Her kindness for the day over, she walks purposefully over to the table, tells me to lie down and busies herself with implements and whatever it is that I can't see because I'm scootching my ass down to the end of the table and putting my cold feet in the cold stirrups. Then, without so much as a kiss my foot or have an apple, she slaps some lube on me, pokes her fingers into my downstairs and asks me if I've had any pain. I try not to be sarcastic.

She puts the speculum in, opens it, then turns it - I know that all of you with a vag are cringing along - and scrapes around on my cervix. It feels like someone is mining the core of the earth.

"If these results come back atypical," she says, holding the samples aloft, "we will set up a referral to a specialist."

At least I am well prepared for the world of specialists.

She beelines back over to the counter, drops the stuff and heads for the door.

"My toe!" I exclaim. "It hurts!" She jerks back into the room and stands a foot away from me. Looks down.

"It hurts around the nail? There where it is a little red? It is the beginning of a hangnail. Go get this cream. Wait, you have insurance? Yes? Okay. Then get this cream." She passes the prescription held delicately in two fingers. They don't touch mine as I take the paper. I think it's a sop to make me feel like I'm doing something about something. She boots it out of the room.

No tissue to be seen, so I wipe myself off with the scrapey thin paper cover, shove it in the garbage and put my clothes back on.

AW continues with the sympathy. "The results will be back in two weeks. You know, it's all in the mind, think good thoughts."

"I'm not gonna think of it at all till I hear from you," I reply, wrapping myself up to face the wind. "What's the point?"

I could feel the people in the waiting room thinking "There but for the grace of god..." And I'm not even religious.


*It's 110/70, for the curious. It's good.

7 comments:

Amanda said...

woosh...scary and the way the doc handled it was just so insensitive makes me want to scream. i know they see some things, but not even a tissue for clean up? my own doctor is weird but she's more sensitive than that. and two weeks till the results? geez...distractions are in order, big ones. this is very nerve wracking and scary, megan...i'll beam positive thoughts at your nether regions...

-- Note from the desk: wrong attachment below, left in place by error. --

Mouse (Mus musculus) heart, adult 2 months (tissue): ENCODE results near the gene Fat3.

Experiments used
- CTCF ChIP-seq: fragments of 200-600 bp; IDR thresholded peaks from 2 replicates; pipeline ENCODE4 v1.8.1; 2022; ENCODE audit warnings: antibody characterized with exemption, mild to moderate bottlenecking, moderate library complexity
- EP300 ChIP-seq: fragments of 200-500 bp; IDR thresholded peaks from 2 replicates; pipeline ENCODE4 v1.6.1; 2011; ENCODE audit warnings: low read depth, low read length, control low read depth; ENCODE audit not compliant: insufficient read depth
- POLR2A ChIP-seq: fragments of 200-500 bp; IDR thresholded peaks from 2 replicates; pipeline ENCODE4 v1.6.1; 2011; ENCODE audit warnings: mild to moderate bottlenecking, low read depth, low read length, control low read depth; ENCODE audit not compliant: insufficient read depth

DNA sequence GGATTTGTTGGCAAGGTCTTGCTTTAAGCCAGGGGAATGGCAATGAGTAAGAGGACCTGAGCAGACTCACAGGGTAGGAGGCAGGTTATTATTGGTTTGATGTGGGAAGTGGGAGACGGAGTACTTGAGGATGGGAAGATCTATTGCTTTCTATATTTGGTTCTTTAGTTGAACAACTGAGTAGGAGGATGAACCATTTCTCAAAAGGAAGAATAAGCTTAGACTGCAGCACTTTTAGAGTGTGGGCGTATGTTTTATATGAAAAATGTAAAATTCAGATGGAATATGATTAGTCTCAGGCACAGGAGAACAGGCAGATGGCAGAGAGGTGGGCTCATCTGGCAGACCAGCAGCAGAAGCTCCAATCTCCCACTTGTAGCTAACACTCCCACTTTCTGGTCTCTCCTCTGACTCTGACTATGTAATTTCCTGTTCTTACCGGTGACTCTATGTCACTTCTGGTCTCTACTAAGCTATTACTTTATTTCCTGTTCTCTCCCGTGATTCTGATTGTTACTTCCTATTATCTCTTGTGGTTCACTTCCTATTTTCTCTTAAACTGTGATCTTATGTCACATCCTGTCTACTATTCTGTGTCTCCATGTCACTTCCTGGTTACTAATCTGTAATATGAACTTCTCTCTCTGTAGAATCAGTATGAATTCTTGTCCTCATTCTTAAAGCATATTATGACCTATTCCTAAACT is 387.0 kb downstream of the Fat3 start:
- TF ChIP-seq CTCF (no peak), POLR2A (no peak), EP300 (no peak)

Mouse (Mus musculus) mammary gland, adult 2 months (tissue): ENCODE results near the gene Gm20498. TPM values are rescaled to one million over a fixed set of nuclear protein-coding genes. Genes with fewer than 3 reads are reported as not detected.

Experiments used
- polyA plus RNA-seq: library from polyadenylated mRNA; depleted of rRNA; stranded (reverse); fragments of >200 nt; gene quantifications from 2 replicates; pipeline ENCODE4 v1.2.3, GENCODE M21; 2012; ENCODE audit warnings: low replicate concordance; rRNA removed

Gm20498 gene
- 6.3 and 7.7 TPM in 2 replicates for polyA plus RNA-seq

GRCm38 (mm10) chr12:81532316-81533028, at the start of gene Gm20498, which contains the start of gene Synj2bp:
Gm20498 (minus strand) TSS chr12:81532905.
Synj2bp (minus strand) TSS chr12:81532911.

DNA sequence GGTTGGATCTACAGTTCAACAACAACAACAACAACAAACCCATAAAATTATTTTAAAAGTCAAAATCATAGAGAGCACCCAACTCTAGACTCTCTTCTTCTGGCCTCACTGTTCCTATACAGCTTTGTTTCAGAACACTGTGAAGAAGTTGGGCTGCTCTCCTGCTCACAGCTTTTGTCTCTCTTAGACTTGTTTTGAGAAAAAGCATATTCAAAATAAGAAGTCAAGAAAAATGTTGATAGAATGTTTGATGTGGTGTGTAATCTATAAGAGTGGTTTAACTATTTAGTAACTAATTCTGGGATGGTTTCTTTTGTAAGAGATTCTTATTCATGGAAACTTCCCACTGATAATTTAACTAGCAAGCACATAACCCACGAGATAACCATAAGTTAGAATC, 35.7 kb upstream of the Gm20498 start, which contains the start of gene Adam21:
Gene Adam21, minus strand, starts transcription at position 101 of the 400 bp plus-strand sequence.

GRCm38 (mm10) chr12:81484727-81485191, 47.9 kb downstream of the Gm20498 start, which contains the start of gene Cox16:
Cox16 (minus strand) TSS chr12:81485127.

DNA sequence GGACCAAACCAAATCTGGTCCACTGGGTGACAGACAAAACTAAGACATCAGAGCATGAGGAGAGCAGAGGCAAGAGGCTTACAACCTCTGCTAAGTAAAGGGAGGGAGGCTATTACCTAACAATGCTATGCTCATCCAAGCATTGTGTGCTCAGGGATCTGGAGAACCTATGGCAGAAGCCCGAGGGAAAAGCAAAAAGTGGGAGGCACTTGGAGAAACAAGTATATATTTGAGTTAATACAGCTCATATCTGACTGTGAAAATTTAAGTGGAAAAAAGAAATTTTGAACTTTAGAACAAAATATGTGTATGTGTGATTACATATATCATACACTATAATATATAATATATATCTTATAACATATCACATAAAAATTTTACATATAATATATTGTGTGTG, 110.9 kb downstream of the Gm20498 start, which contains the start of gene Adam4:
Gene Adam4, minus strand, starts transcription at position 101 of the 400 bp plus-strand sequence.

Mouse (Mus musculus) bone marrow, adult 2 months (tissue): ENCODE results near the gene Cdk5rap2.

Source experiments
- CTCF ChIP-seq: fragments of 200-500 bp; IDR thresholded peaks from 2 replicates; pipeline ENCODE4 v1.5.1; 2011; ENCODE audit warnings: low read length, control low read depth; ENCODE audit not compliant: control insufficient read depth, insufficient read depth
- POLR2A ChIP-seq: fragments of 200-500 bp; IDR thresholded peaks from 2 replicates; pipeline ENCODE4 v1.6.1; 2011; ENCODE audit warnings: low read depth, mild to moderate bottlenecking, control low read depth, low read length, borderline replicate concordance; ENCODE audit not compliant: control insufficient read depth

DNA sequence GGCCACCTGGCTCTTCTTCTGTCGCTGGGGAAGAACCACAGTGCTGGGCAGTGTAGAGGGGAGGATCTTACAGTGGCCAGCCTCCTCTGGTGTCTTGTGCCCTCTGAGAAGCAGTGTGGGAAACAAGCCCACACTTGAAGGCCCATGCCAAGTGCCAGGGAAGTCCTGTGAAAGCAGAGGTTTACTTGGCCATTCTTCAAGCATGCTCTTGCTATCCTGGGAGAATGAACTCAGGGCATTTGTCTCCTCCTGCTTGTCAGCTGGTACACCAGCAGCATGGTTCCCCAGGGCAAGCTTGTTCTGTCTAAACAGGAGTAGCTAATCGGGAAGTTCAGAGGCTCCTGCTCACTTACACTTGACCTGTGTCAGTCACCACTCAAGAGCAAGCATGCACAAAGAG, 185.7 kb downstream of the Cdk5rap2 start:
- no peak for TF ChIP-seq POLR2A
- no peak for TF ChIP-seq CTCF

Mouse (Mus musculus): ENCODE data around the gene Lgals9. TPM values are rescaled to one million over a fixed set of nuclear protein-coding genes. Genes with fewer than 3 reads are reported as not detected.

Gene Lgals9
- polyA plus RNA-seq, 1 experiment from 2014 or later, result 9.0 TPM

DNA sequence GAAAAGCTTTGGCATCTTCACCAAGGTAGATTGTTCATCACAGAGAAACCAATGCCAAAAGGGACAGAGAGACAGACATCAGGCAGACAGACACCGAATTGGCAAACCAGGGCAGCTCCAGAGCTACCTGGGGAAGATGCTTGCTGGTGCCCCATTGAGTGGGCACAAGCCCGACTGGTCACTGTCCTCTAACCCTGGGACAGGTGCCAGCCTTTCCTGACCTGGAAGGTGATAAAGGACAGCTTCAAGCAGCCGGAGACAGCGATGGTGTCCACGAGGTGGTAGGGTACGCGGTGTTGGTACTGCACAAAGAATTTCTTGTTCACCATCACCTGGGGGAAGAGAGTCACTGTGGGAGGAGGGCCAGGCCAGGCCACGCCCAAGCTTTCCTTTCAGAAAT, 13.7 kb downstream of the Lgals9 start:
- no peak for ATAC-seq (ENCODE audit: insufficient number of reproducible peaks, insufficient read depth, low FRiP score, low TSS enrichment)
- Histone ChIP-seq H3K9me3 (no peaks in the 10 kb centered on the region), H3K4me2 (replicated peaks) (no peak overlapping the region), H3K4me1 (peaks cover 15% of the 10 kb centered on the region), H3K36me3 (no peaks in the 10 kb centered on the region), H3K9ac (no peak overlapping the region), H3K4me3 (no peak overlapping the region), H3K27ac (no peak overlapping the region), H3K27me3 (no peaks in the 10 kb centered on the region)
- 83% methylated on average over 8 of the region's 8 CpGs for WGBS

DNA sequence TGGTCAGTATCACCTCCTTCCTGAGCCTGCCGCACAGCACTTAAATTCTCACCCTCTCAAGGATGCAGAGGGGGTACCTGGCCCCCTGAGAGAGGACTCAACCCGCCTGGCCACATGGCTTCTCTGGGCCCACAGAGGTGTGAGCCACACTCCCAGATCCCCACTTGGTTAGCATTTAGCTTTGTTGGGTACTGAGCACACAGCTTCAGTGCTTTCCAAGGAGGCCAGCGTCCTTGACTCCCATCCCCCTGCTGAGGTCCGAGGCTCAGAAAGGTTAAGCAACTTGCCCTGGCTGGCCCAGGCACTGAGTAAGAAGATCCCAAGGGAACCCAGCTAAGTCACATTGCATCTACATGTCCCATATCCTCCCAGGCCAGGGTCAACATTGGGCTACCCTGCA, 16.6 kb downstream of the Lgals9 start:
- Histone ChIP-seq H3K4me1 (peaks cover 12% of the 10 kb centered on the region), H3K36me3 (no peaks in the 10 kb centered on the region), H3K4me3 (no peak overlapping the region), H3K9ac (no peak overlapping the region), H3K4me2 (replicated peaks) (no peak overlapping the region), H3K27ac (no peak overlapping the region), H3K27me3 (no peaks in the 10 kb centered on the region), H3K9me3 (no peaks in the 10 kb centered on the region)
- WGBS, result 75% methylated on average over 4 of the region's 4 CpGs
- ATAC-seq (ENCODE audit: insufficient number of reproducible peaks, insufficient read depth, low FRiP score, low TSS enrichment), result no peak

hugs,
amanda

Pearl said...

Dear Lord, a few rounds of courses in communication and etiquette wouldn't do that, or a couple doctor's I've had, a whit of harm.

Anonymous said...

try not waving it over so many cancer sites...oh, and positive thinking! yeah!!

Anonymous said...

Jesus! That doctor need some sensitivity training, ASAP. I've heard that cookies can increase your positive thought radio ten fold. Shall I make you some cookies? It works; I've tried it. I'm trying it right now.

zoom! said...

Did she mention cervical dysplasia? Because that's what my abnormal-pre-cancerous-cells-pap-test was 20 years ago. It required a couple of trips to a cervical dysplasia treatment centre (which, incidentally, was absolutely jam-packed with young women) for some kind of assembly-line cervical zapping. The freakiest part was getting to see my cervix on a giant TV while it was being zapped. Dysplasia is apparently very common, and doesn't often end up as cancer if treated.

You deserve a better doctor. But I did love this line: "Of course I look pink, you twat."

minxer said...

I'll bake you some cookies too. We can do a cookie/pap-horror-stories exchange.

Asteroidea Press said...

cookies! cookies!

in truth, though, i'm not that worried - particularly after i keep hearing all these non-cancerous atypical cell stories. and for the one person i know who did have to have the cells removed it was only troublesome because she was living in a different country at the time.

i'll wait to see if i need to worry.

i was bemoaning the lack of tact in my doctor to my friend Chris, and she said "My doctor is really nice, but she's always wrong about my ailments." I guess at least the Goob seems to know what she's doing.

though she did *not* mention cervical dysplasia. sheesh.

what's shocking is that the goob is really much better than the doctor i had before her.